Alberta’s non-refundable tax credits and basic personal amount – the amount of income you can earn tax free –remain at 2019 levels. These are nearly 20% higher than the next highest province.
Table 2. Basic personal and spousal amounts
|Basic personal amount ($)||19,369||10,682||16,065||9,626||10,582||15,269||10,264||8,481||9,160||9,414|
|Spousal amount (max. $)||19,369||9,147||16,065||9,134||8,985||15,269||8,716||8,481||7,780||7,692|
Source: Alberta Treasury Board and Finance; *other provinces’ amounts known as of Oct. 4, 2019. In Quebec, unused tax credits may be transferred from one spouse to another after accounting for non-refundable tax credits in the calculation of the individual’s income tax.
Education and tuition tax credits
Alberta’s generous education and tuition tax credits stand out as a significant outlier when compared with other provinces.
To reduce tax expenditures and better align overall post‑secondary funding with amounts provided in other provinces, Alberta will eliminate its education and tuition tax credits beginning with the 2020 tax year. These changes align with recent changes in Ontario and Saskatchewan.
Alberta students will still be able to claim amounts earned prior to 2020. These measures are estimated to reduce tax expenditures by $20 million in 2019‑20, $90 million in 2020‑21 and $115 million in 2021‑22.
Tobacco taxes continue to be an important part of Alberta’s strategy to reduce tobacco use.
Tobacco taxes decrease the affordability of tobacco products, which encourages users to quit and deters non‑users from ever starting. This is particularly true for young people, who are more responsive to the cost of tobacco products.
As part of Alberta’s efforts to reduce tobacco use and deter non‑users from ever starting, the tobacco tax increased October 25 at 12:01 am:
- by $5 per carton (to $55) of 200 cigarettes
- by 3.75 cents (to 41.25 cents) per gram of loose tobacco
- to 142% (up from 129%) of the taxable price of the cigar with a minimum tax per cigar of 27.5 cents and a maximum of $8.61
With this increase, Alberta’s tax rate on cigarettes will become more comparable to the rates in neighbouring provinces. These changes are estimated to generate $45-55 million per year in additional revenue.
Provincial taxes per carton of 200 cigarettes*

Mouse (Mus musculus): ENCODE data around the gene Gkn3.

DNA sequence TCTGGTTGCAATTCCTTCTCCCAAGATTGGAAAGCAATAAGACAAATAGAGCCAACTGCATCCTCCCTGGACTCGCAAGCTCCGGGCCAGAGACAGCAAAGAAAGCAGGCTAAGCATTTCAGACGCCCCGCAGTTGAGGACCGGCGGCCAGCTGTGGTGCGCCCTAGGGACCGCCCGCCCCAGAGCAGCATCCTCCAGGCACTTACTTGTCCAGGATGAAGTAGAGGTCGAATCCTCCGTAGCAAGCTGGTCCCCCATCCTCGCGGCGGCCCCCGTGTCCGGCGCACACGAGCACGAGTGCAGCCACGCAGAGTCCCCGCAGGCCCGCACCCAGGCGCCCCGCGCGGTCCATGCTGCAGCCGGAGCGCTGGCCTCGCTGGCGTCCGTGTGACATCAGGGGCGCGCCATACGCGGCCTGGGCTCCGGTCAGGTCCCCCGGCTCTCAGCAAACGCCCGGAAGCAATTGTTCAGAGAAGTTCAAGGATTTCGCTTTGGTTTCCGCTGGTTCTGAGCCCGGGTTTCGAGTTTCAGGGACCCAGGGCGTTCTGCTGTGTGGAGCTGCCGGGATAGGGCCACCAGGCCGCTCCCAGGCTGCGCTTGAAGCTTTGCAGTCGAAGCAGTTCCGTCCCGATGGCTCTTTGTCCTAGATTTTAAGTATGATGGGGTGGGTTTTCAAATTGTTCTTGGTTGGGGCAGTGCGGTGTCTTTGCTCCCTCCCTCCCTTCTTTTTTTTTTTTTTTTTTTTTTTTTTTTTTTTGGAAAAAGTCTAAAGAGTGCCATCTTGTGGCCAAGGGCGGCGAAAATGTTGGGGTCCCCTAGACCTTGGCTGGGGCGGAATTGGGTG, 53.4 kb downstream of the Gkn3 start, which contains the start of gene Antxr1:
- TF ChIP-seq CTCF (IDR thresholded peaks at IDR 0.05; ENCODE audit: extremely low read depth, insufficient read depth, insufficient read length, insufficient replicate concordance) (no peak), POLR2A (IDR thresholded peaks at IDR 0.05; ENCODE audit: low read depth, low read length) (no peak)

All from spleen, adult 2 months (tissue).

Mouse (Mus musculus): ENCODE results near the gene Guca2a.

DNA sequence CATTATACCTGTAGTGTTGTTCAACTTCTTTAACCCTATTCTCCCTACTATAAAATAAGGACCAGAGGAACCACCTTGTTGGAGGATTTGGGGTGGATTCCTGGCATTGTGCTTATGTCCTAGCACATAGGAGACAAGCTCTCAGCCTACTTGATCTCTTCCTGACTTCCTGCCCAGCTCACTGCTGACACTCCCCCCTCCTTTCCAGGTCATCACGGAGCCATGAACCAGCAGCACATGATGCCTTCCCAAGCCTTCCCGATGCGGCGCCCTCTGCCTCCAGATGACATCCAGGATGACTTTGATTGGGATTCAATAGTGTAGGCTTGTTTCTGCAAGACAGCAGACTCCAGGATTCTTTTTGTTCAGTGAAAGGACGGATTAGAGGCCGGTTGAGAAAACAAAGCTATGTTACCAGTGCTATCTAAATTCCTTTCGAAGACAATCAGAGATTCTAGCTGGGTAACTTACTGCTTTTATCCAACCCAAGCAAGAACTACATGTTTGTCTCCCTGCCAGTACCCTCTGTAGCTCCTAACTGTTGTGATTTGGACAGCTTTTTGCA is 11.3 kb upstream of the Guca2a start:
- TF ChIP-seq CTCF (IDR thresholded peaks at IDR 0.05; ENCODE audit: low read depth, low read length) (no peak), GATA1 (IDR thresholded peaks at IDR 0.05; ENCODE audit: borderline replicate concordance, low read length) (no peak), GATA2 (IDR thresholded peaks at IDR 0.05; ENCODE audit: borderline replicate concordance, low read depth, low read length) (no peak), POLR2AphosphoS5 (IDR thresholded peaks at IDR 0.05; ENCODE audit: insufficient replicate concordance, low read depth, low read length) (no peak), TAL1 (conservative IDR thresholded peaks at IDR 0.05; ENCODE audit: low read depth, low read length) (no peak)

Sources: Statistics Canada and Alberta Treasury Board and Finance; *Alberta’s tax rate reflects the rate increase on October 25, 2019. Other provinces’ tax rates known as of October 4, 2019. Sales tax amounts are calculated using a 12-month average retail price for a carton of cigarettes in Canada (September 2018 to August 2019).
Education property tax
Education property tax rates will be frozen in 2019‑20. The residential / farmland rate will remain at $2.56 per $1,000 of equalized assessment, while the non‑residential rate will remain at $3.76.
While rates are frozen, revenue from the tax will rise 1.7% due to a growing assessment base. Education property tax revenue will fund about 30% of education operating costs.
The Alberta government continues to take a lower share of revenue from the property tax base than municipalities do. Since government assumed responsibility for education property tax in 1994, the province’s share of total provincial‑municipal property tax revenue collected has fallen from 51% to 25% in 2018.
Alberta’s tax advantage
After factoring in these changes, Alberta will continue to have a significant tax advantage compared to other provinces, with the most competitive corporate income taxes, low personal income taxes and no sales tax, payroll tax or health premium.
If Alberta had the same tax system as any other province, Albertans and Alberta businesses would pay at least $13.4 billion more in taxes.
Alberta’s tax advantage, 2019-20 ($ billions)*
Source: Alberta Treasury Board and Finance; *This graph shows the total additional provincial tax and carbon charges that individuals and businesses would pay if Alberta had the same tax system and carbon charges as other provinces. This information reflects tax rates for other provinces known as of October 4, 2019. This comparison includes personal and corporate income tax, sales tax, fuel tax, carbon charges (excluding the fuel charge under the federal carbon pricing backstop), tobacco tax, health premiums, payroll tax, liquor tax and markups, land transfer tax and other minor taxes.